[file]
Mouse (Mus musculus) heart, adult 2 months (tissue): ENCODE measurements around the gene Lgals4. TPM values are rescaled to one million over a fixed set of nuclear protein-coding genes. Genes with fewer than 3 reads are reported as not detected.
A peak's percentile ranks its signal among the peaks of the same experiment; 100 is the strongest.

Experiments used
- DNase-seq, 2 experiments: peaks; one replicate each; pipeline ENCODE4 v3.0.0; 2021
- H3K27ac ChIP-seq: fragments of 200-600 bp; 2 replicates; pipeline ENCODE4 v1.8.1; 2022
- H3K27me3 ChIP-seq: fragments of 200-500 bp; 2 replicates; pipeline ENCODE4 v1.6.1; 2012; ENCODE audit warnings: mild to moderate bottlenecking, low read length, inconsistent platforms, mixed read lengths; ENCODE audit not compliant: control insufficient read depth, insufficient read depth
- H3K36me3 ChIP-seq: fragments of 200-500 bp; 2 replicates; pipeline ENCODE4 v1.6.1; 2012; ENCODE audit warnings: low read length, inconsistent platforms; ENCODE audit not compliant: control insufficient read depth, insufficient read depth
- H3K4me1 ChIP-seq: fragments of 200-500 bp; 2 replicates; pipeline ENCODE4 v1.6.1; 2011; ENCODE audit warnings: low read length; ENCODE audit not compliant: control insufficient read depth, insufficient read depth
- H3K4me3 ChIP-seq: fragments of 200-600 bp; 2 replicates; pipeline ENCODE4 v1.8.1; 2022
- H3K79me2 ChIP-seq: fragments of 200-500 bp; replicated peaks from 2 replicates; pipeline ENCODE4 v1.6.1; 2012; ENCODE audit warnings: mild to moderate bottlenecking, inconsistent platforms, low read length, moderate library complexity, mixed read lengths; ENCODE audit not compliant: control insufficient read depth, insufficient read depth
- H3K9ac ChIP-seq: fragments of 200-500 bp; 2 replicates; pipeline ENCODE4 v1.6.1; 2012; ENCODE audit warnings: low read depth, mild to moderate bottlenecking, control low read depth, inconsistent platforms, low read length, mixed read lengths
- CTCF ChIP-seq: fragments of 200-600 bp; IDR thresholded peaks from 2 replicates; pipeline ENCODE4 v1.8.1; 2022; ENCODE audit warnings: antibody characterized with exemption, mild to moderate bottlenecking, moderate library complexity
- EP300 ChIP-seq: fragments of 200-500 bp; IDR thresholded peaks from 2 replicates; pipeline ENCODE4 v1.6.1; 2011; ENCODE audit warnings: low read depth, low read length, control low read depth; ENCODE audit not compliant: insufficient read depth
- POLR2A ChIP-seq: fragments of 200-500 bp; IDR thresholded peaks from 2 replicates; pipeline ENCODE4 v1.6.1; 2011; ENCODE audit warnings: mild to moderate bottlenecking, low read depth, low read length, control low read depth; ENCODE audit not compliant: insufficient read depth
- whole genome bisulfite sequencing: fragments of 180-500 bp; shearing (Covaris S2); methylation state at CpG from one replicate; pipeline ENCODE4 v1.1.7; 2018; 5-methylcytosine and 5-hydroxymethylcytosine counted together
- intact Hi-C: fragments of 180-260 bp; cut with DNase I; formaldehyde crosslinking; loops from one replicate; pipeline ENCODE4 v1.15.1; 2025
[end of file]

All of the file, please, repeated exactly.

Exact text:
Mouse (Mus musculus) heart, adult 2 months (tissue): ENCODE measurements around the gene Lgals4. TPM values are rescaled to one million over a fixed set of nuclear protein-coding genes. Genes with fewer than 3 reads are reported as not detected.
A peak's percentile ranks its signal among the peaks of the same experiment; 100 is the strongest.

Experiments used
- DNase-seq, 2 experiments: peaks; one replicate each; pipeline ENCODE4 v3.0.0; 2021
- H3K27ac ChIP-seq: fragments of 200-600 bp; 2 replicates; pipeline ENCODE4 v1.8.1; 2022
- H3K27me3 ChIP-seq: fragments of 200-500 bp; 2 replicates; pipeline ENCODE4 v1.6.1; 2012; ENCODE audit warnings: mild to moderate bottlenecking, low read length, inconsistent platforms, mixed read lengths; ENCODE audit not compliant: control insufficient read depth, insufficient read depth
- H3K36me3 ChIP-seq: fragments of 200-500 bp; 2 replicates; pipeline ENCODE4 v1.6.1; 2012; ENCODE audit warnings: low read length, inconsistent platforms; ENCODE audit not compliant: control insufficient read depth, insufficient read depth
- H3K4me1 ChIP-seq: fragments of 200-500 bp; 2 replicates; pipeline ENCODE4 v1.6.1; 2011; ENCODE audit warnings: low read length; ENCODE audit not compliant: control insufficient read depth, insufficient read depth
- H3K4me3 ChIP-seq: fragments of 200-600 bp; 2 replicates; pipeline ENCODE4 v1.8.1; 2022
- H3K79me2 ChIP-seq: fragments of 200-500 bp; replicated peaks from 2 replicates; pipeline ENCODE4 v1.6.1; 2012; ENCODE audit warnings: mild to moderate bottlenecking, inconsistent platforms, low read length, moderate library complexity, mixed read lengths; ENCODE audit not compliant: control insufficient read depth, insufficient read depth
- H3K9ac ChIP-seq: fragments of 200-500 bp; 2 replicates; pipeline ENCODE4 v1.6.1; 2012; ENCODE audit warnings: low read depth, mild to moderate bottlenecking, control low read depth, inconsistent platforms, low read length, mixed read lengths
- CTCF ChIP-seq: fragments of 200-600 bp; IDR thresholded peaks from 2 replicates; pipeline ENCODE4 v1.8.1; 2022; ENCODE audit warnings: antibody characterized with exemption, mild to moderate bottlenecking, moderate library complexity
- EP300 ChIP-seq: fragments of 200-500 bp; IDR thresholded peaks from 2 replicates; pipeline ENCODE4 v1.6.1; 2011; ENCODE audit warnings: low read depth, low read length, control low read depth; ENCODE audit not compliant: insufficient read depth
- POLR2A ChIP-seq: fragments of 200-500 bp; IDR thresholded peaks from 2 replicates; pipeline ENCODE4 v1.6.1; 2011; ENCODE audit warnings: mild to moderate bottlenecking, low read depth, low read length, control low read depth; ENCODE audit not compliant: insufficient read depth
- whole genome bisulfite sequencing: fragments of 180-500 bp; shearing (Covaris S2); methylation state at CpG from one replicate; pipeline ENCODE4 v1.1.7; 2018; 5-methylcytosine and 5-hydroxymethylcytosine counted together
- intact Hi-C: fragments of 180-260 bp; cut with DNase I; formaldehyde crosslinking; loops from one replicate; pipeline ENCODE4 v1.15.1; 2025